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Childs Nerv Syst. 2010 Nov;26(11):1583-92. doi: 10.1007/s00381-010-1086-1. Epub 2010 Mar 5.

Surgical morbidity and mortality of pediatric brain tumors: a single center audit.

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Neurosurgical Center Amsterdam, VU University Medical Center, Amsterdam, The Netherlands.



The primary aim of this study is to perform an internal quality control of pediatric brain tumor surgery in the neurosurgical department of the VU University Medical Center Amsterdam (The Netherlands). Secondly, this study aims to contribute to the accumulating data concerning outcome in pediatric neurosurgery, in order to establish institutional practice benchmarks.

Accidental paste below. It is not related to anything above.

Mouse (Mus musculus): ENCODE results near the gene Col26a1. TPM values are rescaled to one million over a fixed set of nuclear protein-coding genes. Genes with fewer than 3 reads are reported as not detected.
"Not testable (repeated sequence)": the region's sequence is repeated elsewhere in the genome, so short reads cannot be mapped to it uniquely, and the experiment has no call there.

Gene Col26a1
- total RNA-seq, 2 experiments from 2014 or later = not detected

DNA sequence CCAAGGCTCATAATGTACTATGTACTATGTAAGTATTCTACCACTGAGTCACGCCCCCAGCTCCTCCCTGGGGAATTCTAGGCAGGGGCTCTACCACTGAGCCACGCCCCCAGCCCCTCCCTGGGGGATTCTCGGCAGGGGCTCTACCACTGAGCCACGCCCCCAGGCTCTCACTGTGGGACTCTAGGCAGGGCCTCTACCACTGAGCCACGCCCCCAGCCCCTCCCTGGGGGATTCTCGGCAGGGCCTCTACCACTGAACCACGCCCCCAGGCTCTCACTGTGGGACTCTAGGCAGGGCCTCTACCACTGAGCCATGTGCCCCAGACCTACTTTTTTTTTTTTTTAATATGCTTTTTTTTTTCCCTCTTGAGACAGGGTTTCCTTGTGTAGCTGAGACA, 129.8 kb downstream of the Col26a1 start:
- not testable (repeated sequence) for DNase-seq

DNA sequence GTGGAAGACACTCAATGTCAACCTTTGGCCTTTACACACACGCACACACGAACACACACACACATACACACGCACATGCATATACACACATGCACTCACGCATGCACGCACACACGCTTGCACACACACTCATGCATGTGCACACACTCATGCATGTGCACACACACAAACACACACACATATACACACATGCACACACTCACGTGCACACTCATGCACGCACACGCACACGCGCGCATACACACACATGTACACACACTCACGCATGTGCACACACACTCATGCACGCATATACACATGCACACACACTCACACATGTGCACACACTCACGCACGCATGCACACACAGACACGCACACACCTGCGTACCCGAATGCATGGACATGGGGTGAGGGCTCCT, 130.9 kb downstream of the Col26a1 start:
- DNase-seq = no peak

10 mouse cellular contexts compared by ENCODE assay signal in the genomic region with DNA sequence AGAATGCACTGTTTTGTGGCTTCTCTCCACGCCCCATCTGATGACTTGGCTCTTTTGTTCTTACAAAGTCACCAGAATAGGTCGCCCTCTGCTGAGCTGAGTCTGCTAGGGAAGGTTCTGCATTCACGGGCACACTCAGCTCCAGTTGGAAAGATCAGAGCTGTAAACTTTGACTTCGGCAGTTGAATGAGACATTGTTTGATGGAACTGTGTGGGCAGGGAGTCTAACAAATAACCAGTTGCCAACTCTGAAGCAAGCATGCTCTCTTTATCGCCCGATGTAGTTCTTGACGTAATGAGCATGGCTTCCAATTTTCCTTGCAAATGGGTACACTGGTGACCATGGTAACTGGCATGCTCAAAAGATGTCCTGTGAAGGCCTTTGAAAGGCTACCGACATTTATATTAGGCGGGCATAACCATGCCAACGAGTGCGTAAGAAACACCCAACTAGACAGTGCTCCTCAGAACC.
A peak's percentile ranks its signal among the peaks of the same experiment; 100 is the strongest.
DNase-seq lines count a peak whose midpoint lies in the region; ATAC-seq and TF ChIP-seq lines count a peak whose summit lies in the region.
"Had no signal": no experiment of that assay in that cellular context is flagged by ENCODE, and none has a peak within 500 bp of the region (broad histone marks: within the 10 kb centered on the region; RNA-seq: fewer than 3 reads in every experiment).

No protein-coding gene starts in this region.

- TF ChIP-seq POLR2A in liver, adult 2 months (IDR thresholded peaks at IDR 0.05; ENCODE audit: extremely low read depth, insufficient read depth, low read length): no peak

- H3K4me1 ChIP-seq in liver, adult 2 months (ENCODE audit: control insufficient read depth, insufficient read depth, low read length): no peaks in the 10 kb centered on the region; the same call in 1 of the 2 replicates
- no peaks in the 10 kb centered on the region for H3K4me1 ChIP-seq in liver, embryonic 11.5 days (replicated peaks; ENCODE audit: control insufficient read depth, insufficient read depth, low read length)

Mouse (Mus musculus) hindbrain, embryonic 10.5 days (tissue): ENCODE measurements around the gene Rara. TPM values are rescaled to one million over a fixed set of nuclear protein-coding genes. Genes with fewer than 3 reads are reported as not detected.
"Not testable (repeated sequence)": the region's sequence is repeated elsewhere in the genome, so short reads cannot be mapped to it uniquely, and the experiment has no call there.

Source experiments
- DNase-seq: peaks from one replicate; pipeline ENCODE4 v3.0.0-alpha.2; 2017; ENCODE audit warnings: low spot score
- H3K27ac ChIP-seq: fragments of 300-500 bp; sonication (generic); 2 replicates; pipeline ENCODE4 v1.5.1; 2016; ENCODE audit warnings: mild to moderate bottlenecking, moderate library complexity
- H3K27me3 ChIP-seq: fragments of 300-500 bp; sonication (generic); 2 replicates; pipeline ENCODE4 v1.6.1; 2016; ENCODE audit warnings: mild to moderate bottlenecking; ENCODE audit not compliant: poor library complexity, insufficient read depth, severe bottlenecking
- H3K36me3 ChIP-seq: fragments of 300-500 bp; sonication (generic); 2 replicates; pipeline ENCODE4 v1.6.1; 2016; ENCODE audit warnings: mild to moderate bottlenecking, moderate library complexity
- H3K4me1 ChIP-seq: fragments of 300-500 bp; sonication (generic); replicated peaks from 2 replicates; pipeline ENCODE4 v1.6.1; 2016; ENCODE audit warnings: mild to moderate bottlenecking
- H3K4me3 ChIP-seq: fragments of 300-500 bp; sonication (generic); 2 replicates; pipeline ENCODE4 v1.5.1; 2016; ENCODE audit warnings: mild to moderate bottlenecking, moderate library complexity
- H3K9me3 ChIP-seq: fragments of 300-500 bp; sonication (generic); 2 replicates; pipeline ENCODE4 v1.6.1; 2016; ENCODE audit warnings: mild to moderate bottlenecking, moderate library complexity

We report the surgical mortality and morbidity of 121 patients (0-18 years) surgically treated for a brain tumor from January 1999 to August 2007. Patients, in whom only a brain tumor biopsy was performed, were excluded.


Mean age at first surgery was 8.2 years. Of the 121 patients, 14 had a second surgery, and two underwent a third surgery (for a total of 137 operations). Of all 121 primary surgeries, 66% were total resections, 26% subtotal resections, and 8% partial resections. The overall surgical morbidity rate in this study was 69% after first surgery, 50% after second surgery, and one out of two after third surgery.


These overall morbidity rates are comparable to other published mixed case series. The surgical mortality rate was 0.8%; this is comparable to the lowest rates reported for high-volume neurosurgical centers. We encourage other neurosurgical centers to collect, analyze, and publish their data. These data can then serve as a basis for comparison with other pediatric neurosurgical centers and will eventually lead to an improvement of pediatric neurosurgical practice and patient care.

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